Magpye vegan pork pie

Magpye Pork Pies (no palm oil!)

Pork pies are as English as (well, a pork pie hat, Inspector Frost!) Born in the Leicestershire town of Melton Mowbray, they were created due to feeding leftover whey (from making Stilton cheese) to fatten pigs for slaughter. Of course they aren’t healthy, but the town ‘claimed the name’ so that people could not call things pork pies if they weren’t local (a bit like Cornish pasties that have to contain meat, even though they used to be part-fruit when invented, but that’s another story).

Keep no-pork pies away from pets, as mushrooms & ‘faux meats’ contain salt, garlic, onion and other unsafe ingredients for animal friends (also keep pastry away from pets & children, as fresh dough can expand in the stomach). Read more on keeping people & pets safe in the kitchen

Today of course there are welfare issues. If you do eat ‘real pork pies’, then buy from farm shops so the meat is free-range. The other issue (aside from plastic packaging – you can recycle at kerbside or supermarket bag bins these days) is that nearly all the pies (vegan ones included) are made with palm oil, but its use is decimating forests in Indonesia, and harming habitats of orangutans and other endangered creatures.

There is no such thing as sustainable palm oil. This is just a self-policed term by industry that Greenpeace says is as ‘useful as a chocolate teapot’.  Some companies use certified organic or identity-preserved palm oil (which is better). But at present rates of consumption, there is not enough land for all companies to provide this, and at the end of the day, it’s used (over locally-grown rapeseed oil that woudl support local farmers) as it’s cheap. Why else would companies fly a cheap saturated oil thousands of miles across the ocean, to stick in junk food for mass consumption?

RSPO is still failing to ensure palm oil it certifies is sustainable. The company that cut down the most rainforest for palm oil in Indonesia shockingly became RSPO-certified in 2021, as did a company that cleared more than 26,000 hectares of pristine forest (an area the size of Birmingham) – amazingly allowed under the rules, if they join to compensate for the loss. Environmental Investigation Agency

make your own (vegan pork pies)

mini vegan pork pies

As all store-bought shortcrust pastry contains palm oil, you’ll have to make your own pastry (pretty simple and you can freeze leftovers).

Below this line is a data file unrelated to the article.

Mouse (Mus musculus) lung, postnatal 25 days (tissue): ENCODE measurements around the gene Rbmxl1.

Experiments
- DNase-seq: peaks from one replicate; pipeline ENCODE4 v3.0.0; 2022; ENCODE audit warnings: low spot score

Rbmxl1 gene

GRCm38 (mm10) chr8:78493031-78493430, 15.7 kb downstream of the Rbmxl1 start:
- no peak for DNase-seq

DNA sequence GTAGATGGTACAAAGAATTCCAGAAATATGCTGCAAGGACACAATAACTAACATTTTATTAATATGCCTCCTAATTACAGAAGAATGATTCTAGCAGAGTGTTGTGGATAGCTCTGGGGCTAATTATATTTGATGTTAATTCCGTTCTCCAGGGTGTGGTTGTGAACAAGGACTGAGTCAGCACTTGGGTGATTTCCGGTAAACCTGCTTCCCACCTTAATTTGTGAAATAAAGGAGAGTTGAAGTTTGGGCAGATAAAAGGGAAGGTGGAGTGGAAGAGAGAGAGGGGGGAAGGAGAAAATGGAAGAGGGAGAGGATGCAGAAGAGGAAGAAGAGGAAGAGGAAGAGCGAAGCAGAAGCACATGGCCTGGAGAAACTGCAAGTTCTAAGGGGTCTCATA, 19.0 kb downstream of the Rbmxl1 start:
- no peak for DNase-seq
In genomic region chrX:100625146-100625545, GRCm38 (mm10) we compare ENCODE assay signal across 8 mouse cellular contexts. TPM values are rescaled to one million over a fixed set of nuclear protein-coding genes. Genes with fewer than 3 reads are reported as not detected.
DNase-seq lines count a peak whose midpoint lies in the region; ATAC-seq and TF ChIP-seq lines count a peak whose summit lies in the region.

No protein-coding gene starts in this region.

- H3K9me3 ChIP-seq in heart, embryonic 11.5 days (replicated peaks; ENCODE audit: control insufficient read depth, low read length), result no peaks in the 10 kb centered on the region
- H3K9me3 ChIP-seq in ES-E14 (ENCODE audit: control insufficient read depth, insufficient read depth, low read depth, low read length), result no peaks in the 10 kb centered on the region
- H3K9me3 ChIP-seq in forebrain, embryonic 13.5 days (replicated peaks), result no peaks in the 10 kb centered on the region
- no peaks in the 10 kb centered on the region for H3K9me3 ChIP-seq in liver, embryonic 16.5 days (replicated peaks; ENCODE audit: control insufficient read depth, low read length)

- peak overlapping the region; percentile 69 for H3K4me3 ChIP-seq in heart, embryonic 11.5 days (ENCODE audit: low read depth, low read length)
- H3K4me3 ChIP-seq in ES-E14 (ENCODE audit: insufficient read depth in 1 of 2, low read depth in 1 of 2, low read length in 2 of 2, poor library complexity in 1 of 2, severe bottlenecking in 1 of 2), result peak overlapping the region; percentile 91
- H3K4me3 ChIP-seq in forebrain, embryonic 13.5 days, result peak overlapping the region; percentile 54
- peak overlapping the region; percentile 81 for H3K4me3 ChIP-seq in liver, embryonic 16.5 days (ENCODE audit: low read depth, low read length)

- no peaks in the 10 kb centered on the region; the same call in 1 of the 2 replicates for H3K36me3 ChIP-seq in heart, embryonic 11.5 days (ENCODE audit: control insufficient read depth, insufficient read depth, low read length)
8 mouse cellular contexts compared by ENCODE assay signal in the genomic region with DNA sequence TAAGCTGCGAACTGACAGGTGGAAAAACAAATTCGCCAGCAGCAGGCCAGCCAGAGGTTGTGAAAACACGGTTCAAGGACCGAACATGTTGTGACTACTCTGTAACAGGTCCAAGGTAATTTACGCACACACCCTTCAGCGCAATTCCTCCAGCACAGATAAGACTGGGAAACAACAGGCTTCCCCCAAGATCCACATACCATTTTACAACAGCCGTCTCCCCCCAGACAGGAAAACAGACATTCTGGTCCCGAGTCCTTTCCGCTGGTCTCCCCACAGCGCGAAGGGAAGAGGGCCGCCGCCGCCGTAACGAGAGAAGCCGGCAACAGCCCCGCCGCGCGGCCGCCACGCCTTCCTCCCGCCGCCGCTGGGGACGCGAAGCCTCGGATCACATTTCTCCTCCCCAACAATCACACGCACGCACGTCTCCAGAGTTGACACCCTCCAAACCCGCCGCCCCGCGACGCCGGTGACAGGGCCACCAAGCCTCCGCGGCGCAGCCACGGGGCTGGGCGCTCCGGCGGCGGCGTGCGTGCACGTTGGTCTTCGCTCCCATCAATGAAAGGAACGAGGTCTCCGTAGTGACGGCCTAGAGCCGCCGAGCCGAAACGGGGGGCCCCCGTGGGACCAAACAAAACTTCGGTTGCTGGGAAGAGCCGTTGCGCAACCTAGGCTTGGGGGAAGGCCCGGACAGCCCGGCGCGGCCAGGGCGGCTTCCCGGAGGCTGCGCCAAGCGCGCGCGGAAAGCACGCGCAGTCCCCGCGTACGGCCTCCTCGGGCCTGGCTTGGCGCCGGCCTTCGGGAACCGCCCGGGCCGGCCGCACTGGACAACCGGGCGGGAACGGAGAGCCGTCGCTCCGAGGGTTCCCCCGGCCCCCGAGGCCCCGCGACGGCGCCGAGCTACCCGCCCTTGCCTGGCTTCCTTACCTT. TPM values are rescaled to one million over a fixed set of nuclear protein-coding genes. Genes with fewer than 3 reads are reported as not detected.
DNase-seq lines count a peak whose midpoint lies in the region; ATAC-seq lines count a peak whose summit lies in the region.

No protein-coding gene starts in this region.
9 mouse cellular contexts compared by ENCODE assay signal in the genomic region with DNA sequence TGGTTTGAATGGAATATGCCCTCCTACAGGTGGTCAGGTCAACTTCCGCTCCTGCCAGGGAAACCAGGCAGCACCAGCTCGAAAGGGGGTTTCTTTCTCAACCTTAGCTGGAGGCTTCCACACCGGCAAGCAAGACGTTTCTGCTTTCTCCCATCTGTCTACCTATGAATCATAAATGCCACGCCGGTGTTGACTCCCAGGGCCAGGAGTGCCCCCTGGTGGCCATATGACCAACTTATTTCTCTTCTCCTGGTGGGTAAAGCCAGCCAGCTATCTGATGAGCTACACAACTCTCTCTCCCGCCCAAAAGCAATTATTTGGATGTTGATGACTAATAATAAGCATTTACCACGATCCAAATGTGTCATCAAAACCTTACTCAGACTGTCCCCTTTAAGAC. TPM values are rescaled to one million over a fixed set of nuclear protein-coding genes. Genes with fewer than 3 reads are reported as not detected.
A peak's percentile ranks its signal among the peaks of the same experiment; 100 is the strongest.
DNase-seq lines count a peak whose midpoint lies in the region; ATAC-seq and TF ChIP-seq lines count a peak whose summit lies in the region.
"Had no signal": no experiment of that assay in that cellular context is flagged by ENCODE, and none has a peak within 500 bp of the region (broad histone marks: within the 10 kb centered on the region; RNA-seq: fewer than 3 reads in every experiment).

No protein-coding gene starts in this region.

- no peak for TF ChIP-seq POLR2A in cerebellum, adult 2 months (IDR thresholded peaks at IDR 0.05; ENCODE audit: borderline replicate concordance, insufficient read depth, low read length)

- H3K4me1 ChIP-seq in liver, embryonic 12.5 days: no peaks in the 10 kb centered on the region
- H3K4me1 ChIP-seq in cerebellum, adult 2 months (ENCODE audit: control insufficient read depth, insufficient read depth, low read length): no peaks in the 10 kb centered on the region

1. These mini-pork pies (Quorn) are made with vegan pork sausages, apple & pickle, served with a piccalilli relish (nice as part of a Ploughman’s lunch).
  2. Vegan porkie pies are from Aimee’s wonderful cookbook Great British Vegan. These have a filling of kidney beans, walnuts, oats and yeast extract, and vegan jelly filling.
  3. Vegan Christmas pie is not just for the festive season. Kind of like a giant pork pie, this uses vegan sausages, layered with mushrooms, Brussels sprouts and cranberry sauce.
  4. Tourtière pie is a plant-based version of French-Canadian meat pie, made with cremini mushrooms, millet (not just for budgies) and spices. 

buy vegan meat pies (with no palm oil)

Magpye vegan steak ale pie

This is far easier said than done. We went through all the ‘artisan vegan pork pie’ companies and were surprised to find nearly all had palm oil – except one!

Magpye (sold in some shops and online at Yumbles) is a Northumberland company run by a duo who spend their days near Hadrian’s Wall, making super pies (the shortcrust pastry is made with local organic flour), selling a mixed set of ‘meaty pies’ in boxes of 6 or 12, which freeze for up to 3 months. These pies use quality ‘faux meats’ like Planted (pea protein ‘pork’) along with Sgaia ‘steak’ and La Vie ‘bacon’. The range includes:

  1. Smokey BBQ ‘pulled porq’ (with chipotle & caramelised red onions)
  2. Steak & ale (with ‘blue cheese’ option)
  3. Mince & onion
  4. ‘Chick’n Leek & Bacon or ‘cheezy’ bacon
  5. Asparagus, pea & new potatoes

This company is so successful, it’s now supplying its vegan pies to Forest Rangers Football Club!

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